Our Opinion: EDD status is worth pursuing

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Federal grant money isn't exactly free money — but at the local level, largess from Washington can be the impetus that kick-starts projects languishing due to lack of resources. The Berkshire Regional Planning Commission (BRPC) has announced that it is applying for federal Economic Development District (EDD) status for the Berkshires — and if so designated, the county would be eligible for development grants that could number in the millions of dollars (Eagle, May 27).

The process is maddeningly slow and there are hurdles to clear in terms of qualifications, but thanks to the BRPC's background work, an application will be filed sometime this year to bring the Berkshires into line with eight existing development districts in Massachusetts and scores of others around the country. EDDs usually consist of several counties, and even sometimes cross state lines, but Berkshire County, according to BRPC Senior Planner Laura Brennan, possesses all the characteristics to present itself for consideration as a single entity.

To qualify, an area needs to fulfill several requirements, one being that it contain at least one economically distressed area (this, unfortunately, is not a sector where the Berkshires are lacking). It has to have buy-in from local municipalities, and the BRPC already has exceeded that requirement with letters of support for the district from 18 out of the county's 32 towns and cities. And it must have a Comprehensive Economic Development Strategy (CEDS) to prove to Washington bureaucrats that Berkshirites will know what to do with the money if it ever gets pushed down the pipeline.

The BRPC completed an updated CEDS plan just last year with input from a committee made up of a cross-section of representatives from local governments, businesses, nonprofit and other groups. According to Thomas Matuszko, BRPC's new executive director, the funds can be used in a variety of ways, from local workforce training and improvement to infrastructure.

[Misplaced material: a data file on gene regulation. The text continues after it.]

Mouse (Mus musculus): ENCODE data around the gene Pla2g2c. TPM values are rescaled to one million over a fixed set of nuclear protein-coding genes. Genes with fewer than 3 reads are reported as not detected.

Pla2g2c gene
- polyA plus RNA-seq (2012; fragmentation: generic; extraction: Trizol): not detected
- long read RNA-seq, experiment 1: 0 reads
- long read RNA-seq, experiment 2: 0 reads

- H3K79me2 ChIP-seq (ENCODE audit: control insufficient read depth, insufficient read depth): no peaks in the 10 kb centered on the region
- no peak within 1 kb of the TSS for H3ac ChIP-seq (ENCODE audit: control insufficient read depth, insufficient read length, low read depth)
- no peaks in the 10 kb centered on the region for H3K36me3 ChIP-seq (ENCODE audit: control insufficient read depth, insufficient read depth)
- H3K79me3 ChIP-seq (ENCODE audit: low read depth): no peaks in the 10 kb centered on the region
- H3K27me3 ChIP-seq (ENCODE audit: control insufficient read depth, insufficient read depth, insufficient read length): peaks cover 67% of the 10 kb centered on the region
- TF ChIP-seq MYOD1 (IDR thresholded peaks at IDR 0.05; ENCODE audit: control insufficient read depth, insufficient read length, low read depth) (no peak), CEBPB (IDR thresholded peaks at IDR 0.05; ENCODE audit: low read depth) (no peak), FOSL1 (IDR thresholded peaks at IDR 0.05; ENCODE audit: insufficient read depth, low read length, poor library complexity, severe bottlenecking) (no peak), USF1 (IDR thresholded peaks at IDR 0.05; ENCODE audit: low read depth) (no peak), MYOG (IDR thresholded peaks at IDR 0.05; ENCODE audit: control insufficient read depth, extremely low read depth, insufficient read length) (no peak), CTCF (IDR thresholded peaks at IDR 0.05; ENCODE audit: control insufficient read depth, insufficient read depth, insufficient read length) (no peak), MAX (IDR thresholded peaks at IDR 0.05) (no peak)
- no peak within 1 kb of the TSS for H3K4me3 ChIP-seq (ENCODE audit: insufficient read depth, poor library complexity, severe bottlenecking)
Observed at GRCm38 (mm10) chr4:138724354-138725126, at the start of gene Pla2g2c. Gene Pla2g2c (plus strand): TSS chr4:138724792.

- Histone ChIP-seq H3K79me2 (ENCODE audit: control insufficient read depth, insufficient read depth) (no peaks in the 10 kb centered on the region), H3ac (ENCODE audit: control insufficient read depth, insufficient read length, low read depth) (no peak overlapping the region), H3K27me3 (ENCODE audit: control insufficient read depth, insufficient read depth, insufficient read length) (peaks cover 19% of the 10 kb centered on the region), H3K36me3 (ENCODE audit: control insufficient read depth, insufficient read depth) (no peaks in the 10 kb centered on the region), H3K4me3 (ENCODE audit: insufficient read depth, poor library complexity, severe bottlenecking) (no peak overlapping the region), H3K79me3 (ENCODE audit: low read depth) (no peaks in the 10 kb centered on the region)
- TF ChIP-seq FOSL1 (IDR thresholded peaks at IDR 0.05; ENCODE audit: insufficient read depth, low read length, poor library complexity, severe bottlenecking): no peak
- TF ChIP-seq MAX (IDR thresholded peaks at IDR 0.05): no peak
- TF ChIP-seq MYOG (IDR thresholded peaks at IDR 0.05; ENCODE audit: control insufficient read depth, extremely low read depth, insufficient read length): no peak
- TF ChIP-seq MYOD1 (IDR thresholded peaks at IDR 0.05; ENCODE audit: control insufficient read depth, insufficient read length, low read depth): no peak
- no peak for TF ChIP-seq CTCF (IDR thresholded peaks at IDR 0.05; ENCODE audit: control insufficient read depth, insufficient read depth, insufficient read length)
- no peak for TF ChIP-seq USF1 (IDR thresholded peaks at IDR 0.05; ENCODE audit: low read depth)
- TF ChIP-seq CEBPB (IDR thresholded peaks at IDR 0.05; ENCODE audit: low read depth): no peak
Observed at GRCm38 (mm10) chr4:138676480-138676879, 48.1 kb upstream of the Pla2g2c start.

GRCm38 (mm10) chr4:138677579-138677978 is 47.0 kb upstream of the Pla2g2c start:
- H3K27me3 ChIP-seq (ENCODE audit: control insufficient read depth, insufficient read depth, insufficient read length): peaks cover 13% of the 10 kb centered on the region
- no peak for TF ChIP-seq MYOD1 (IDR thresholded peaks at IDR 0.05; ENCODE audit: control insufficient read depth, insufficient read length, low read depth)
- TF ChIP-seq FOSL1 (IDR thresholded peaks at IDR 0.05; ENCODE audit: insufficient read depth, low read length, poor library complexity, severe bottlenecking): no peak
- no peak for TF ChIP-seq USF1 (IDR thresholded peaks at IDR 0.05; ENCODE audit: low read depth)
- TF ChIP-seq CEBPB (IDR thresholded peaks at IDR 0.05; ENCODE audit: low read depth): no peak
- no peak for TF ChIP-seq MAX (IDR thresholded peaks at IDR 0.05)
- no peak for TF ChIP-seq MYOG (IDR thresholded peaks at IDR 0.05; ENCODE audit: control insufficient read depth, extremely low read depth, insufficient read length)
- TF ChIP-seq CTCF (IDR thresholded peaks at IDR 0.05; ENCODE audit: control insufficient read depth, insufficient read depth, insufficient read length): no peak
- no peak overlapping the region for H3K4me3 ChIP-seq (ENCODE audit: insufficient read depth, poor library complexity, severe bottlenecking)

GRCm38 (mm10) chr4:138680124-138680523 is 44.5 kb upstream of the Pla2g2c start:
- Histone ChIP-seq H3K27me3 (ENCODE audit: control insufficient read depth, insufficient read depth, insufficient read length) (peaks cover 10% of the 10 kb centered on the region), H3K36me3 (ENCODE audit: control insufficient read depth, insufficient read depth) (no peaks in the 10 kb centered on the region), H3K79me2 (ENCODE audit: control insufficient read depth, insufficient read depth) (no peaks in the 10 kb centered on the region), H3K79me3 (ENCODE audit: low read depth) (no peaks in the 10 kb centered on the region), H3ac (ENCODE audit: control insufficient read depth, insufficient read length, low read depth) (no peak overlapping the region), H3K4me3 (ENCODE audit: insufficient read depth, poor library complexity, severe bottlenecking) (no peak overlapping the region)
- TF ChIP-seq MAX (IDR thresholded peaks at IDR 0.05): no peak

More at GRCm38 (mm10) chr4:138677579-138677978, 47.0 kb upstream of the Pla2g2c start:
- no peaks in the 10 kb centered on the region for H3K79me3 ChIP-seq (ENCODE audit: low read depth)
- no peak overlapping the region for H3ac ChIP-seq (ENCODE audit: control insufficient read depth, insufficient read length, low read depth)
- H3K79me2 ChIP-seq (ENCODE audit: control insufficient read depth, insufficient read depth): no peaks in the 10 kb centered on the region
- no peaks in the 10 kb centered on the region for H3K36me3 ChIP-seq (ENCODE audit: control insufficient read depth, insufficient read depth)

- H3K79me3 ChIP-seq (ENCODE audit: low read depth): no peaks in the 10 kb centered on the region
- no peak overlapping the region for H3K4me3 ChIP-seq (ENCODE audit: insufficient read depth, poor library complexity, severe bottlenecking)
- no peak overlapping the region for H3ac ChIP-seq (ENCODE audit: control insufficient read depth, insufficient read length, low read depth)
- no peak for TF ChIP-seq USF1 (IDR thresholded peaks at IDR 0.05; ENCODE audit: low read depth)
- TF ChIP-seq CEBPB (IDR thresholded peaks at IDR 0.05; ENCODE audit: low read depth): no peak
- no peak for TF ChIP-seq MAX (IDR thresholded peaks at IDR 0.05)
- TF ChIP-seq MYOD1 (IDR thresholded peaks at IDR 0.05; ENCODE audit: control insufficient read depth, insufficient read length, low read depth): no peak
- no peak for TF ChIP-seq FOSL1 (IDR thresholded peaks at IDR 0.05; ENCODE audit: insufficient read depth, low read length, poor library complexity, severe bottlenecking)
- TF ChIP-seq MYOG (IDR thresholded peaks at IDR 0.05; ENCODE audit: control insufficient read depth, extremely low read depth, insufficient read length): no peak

Ms. Brennan stresses that the filing is just one step in a process that could take several more years, and even if Berkshire County is designated an EDD, the new district will still have to get in line with all the other supplicants to apply for funds whose provenance is by no means certain. Additionally, the U.S. Economic Development Administration, which oversees the grant program, has determined that its grants should be of an incentive nature, which means that the money must be matched dollar-for-dollar with other funds. Ms. Brennan indicated that the only restriction on sources for these matching monies is that they not come from another federal agency; they can be obtained from the state, private businesses and local municipalities.

Ultimately, designation of EDD status and eventual funding are federal government calls; all the BRPC can do is grease the skids, as it has done so far with gusto. There's no question that EDD status is a plus for any region; most of Massachusetts belongs to one or another of them, and Berkshire County is surrounded by them on three sides.

The Berkshires are a little late getting off the starting block since the program began in the 1990s, but it wasn't until 2011 that a preliminary CEDS was put together — an exhaustive process all by itself. Should the status be granted, it will be much easier for entities within the district to apply for federal money. The only concern is that economic development funds, just like any other federal program, face the budget knife at a time of extreme deficit spending. That, however, is no reason for the BRPC to relax its commendable effort. As they say about the lottery, if you don't play, you can't win.


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